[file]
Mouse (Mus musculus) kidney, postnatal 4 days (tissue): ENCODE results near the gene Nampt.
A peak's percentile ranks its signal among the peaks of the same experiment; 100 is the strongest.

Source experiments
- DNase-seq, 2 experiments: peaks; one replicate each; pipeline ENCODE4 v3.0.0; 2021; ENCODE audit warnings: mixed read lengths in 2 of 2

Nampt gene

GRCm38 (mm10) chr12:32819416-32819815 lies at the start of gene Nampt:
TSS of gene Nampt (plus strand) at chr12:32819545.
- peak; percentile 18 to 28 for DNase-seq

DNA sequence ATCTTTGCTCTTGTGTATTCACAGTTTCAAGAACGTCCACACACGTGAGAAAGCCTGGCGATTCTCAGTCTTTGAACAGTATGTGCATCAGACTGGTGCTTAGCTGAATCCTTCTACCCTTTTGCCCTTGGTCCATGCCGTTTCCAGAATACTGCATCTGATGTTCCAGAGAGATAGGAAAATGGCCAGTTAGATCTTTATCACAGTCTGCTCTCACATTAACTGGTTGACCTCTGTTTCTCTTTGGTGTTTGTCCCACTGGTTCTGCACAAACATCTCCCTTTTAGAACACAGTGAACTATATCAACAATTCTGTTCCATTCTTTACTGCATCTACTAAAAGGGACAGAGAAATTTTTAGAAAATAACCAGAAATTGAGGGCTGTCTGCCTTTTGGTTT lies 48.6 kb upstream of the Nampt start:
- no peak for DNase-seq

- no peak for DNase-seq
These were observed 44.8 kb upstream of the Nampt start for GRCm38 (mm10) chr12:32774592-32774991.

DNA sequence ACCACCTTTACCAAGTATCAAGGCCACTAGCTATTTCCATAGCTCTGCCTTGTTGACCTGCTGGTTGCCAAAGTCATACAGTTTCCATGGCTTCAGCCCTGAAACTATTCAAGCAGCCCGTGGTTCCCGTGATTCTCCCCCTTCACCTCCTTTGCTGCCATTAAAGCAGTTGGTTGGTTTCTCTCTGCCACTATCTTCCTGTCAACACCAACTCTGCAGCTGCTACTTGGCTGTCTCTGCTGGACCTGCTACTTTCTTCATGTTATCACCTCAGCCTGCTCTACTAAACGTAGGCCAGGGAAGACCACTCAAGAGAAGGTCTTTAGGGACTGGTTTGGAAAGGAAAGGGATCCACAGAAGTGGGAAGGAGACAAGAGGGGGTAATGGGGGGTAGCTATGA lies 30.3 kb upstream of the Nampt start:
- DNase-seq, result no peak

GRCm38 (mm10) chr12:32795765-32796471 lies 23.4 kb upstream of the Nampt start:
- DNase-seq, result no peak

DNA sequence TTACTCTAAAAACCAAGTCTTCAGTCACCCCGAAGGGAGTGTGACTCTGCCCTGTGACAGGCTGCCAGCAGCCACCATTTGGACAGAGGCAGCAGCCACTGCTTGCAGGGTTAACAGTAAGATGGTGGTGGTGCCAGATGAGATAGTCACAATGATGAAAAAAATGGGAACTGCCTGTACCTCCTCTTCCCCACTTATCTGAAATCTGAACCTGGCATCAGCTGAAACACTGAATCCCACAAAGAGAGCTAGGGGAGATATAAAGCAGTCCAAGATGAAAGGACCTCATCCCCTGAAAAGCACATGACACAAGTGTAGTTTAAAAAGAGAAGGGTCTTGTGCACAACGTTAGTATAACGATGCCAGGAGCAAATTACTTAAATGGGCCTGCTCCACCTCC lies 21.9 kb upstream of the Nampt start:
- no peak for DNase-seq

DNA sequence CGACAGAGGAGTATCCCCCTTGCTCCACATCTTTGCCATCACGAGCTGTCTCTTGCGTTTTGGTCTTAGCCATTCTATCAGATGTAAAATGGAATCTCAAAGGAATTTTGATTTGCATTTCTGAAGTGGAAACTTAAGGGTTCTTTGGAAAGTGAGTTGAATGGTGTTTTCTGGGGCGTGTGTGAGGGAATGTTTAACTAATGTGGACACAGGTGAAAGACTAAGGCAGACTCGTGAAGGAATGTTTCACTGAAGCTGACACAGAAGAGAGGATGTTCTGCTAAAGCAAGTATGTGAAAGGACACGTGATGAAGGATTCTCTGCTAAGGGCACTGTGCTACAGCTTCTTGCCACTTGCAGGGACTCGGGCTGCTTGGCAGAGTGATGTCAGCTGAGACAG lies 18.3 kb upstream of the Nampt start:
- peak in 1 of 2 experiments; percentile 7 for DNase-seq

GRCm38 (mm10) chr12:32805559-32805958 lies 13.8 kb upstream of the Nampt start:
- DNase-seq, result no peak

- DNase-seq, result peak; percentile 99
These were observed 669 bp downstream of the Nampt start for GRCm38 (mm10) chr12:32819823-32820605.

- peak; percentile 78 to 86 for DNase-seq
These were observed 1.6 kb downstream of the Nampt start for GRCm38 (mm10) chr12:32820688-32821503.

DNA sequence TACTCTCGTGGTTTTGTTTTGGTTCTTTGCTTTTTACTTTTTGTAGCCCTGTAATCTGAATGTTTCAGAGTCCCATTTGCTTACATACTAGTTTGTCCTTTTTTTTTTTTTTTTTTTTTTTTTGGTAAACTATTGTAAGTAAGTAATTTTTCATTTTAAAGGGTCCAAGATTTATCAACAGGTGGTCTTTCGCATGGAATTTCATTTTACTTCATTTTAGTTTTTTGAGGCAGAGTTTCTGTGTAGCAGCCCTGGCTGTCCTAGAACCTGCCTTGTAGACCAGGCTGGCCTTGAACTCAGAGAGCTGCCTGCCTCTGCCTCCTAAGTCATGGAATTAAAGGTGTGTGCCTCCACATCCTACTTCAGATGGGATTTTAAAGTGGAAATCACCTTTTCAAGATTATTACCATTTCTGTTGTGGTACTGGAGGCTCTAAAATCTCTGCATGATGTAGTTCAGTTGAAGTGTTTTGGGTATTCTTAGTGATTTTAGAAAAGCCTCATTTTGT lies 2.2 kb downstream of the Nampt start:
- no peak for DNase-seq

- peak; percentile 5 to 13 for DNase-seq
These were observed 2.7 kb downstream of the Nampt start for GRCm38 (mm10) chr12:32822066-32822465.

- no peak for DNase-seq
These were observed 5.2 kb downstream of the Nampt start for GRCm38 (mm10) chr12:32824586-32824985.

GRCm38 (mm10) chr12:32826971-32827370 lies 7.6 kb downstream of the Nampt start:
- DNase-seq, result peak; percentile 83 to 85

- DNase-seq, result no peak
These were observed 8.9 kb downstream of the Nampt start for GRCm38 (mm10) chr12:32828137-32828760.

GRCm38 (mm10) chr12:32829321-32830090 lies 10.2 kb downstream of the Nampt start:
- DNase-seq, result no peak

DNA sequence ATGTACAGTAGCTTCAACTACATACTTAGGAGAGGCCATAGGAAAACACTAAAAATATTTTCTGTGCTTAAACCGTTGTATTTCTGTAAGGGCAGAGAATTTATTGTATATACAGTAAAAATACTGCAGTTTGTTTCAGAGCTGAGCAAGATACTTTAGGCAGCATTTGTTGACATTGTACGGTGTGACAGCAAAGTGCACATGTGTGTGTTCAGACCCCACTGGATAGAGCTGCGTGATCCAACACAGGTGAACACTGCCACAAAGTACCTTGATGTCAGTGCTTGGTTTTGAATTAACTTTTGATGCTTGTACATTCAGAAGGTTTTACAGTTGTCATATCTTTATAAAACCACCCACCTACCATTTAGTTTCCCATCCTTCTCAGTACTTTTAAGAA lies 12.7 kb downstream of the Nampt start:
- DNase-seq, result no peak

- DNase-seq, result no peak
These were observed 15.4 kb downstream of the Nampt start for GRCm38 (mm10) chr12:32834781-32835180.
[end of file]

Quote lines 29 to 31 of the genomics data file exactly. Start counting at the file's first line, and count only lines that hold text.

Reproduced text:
- peak; percentile 5 to 13 for DNase-seq
These were observed 2.7 kb downstream of the Nampt start for GRCm38 (mm10) chr12:32822066-32822465.

- no peak for DNase-seq